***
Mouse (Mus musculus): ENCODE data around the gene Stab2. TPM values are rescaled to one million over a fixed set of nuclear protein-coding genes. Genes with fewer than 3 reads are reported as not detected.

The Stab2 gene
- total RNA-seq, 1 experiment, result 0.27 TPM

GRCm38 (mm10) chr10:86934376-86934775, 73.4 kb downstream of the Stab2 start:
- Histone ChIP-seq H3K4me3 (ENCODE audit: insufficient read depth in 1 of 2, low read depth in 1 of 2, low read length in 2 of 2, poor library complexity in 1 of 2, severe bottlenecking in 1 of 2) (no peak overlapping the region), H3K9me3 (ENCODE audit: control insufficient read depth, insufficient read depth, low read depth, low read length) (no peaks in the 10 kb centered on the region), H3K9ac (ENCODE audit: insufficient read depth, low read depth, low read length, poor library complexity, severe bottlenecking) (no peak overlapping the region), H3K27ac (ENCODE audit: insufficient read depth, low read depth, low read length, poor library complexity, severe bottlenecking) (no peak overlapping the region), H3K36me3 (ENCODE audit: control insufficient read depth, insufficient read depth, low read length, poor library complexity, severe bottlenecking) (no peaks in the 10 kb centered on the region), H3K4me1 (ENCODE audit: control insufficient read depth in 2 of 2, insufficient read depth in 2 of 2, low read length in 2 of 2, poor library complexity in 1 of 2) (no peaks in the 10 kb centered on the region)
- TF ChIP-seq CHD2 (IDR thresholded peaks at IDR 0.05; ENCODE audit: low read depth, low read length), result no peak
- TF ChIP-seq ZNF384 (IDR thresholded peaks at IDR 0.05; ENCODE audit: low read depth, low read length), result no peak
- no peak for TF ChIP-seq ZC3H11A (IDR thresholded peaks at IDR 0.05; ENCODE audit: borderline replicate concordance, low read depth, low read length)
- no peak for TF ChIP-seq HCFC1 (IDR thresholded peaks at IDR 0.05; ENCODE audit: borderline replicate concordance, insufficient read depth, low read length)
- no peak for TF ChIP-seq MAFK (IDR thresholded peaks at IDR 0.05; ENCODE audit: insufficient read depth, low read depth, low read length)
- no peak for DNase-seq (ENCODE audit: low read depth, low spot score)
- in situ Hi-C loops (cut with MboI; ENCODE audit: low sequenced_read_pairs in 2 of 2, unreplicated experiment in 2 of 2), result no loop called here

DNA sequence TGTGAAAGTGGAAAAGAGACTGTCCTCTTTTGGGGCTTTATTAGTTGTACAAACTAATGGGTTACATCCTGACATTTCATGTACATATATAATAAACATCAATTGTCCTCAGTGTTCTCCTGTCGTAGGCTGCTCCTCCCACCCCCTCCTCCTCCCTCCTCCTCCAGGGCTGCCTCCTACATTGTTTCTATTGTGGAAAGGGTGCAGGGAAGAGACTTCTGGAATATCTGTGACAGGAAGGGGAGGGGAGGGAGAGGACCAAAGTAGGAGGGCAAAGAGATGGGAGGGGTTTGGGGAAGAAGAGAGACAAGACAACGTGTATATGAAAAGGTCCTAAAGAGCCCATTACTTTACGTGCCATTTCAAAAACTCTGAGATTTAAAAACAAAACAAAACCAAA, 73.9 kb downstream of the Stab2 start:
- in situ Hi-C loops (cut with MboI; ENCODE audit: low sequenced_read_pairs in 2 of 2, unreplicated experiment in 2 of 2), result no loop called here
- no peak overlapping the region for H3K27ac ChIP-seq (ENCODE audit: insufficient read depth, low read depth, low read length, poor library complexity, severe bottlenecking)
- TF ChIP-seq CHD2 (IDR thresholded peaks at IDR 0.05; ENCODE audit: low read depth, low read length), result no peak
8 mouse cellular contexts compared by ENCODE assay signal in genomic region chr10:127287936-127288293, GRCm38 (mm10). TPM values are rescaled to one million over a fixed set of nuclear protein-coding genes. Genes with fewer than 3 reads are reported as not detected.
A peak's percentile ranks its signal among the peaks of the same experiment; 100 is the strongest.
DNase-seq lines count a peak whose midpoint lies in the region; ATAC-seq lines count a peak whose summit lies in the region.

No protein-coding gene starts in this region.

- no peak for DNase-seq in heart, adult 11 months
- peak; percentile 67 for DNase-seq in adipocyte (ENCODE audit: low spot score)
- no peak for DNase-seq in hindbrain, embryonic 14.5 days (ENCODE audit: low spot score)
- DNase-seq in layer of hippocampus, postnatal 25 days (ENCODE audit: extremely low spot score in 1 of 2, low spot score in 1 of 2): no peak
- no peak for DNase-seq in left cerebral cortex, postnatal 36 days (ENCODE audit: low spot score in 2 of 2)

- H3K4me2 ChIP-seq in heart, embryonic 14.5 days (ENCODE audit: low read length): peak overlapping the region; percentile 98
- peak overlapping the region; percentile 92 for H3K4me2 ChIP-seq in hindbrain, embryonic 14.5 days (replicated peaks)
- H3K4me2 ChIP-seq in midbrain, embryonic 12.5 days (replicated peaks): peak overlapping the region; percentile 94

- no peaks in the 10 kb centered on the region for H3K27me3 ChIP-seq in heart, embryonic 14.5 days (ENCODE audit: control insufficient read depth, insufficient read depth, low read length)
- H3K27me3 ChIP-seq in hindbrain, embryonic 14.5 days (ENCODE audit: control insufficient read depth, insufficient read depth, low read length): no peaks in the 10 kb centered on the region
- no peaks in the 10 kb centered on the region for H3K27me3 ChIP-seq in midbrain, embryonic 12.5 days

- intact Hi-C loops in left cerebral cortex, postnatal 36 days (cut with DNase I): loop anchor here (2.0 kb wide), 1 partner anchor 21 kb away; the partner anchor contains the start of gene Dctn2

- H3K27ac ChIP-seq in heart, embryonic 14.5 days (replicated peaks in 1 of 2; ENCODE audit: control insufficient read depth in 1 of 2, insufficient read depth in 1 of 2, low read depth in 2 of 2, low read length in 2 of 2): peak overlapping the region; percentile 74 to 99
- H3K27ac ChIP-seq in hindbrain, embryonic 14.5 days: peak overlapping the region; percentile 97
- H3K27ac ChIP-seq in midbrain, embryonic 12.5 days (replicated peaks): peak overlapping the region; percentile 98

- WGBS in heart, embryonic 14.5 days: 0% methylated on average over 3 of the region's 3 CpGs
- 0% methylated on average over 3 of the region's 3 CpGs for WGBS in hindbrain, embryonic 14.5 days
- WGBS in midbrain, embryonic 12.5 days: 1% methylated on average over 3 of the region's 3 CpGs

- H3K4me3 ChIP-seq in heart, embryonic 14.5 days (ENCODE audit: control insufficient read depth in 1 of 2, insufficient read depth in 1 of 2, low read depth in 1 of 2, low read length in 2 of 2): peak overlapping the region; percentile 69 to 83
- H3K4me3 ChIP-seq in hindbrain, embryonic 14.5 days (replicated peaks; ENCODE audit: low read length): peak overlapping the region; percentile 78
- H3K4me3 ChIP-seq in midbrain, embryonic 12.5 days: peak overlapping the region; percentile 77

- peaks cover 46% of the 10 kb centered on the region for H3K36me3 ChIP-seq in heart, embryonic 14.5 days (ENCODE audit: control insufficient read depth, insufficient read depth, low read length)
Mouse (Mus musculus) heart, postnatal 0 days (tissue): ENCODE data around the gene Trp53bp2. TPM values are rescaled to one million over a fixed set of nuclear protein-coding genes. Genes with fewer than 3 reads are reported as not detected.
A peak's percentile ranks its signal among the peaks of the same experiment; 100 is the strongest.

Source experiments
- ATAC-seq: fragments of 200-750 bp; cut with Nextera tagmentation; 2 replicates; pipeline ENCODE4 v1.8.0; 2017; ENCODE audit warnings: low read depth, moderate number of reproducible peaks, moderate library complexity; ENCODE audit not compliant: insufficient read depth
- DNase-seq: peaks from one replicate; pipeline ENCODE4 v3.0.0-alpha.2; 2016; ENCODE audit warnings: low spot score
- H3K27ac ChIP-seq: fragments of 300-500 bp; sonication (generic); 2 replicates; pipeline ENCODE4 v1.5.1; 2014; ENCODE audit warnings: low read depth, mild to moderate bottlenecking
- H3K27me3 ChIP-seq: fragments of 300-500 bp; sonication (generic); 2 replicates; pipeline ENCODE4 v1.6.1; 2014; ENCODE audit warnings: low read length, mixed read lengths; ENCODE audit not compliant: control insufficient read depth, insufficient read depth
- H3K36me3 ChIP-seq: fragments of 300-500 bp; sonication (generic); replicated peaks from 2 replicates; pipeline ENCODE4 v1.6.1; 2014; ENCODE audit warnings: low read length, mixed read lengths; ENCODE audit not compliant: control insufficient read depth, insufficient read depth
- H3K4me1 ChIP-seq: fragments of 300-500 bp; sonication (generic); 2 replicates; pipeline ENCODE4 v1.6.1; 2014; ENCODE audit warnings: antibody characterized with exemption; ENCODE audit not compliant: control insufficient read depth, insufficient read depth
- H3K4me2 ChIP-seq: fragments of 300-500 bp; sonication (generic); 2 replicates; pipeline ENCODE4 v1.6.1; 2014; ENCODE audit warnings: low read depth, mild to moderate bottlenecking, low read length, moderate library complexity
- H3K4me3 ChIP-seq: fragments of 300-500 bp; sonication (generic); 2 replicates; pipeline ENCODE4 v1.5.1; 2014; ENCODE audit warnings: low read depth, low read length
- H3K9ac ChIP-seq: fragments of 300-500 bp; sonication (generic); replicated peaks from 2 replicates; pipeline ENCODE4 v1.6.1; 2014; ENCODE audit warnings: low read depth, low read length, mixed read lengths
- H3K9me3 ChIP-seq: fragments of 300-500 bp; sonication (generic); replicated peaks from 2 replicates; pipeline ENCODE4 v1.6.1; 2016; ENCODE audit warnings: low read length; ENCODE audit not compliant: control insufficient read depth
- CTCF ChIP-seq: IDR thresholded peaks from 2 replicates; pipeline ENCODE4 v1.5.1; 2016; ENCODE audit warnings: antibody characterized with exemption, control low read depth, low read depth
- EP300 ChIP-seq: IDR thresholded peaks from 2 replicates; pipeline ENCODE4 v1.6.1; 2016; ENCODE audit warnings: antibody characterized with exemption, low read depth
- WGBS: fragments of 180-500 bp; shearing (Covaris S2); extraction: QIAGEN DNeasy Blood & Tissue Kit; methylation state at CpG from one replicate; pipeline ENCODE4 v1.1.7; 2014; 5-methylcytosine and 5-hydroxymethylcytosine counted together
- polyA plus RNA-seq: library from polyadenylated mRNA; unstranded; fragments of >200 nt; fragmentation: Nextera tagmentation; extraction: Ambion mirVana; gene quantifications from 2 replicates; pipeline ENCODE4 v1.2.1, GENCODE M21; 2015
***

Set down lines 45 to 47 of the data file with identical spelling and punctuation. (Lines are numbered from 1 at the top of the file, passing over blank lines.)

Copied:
Source experiments
- ATAC-seq: fragments of 200-750 bp; cut with Nextera tagmentation; 2 replicates; pipeline ENCODE4 v1.8.0; 2017; ENCODE audit warnings: low read depth, moderate number of reproducible peaks, moderate library complexity; ENCODE audit not compliant: insufficient read depth
- DNase-seq: peaks from one replicate; pipeline ENCODE4 v3.0.0-alpha.2; 2016; ENCODE audit warnings: low spot score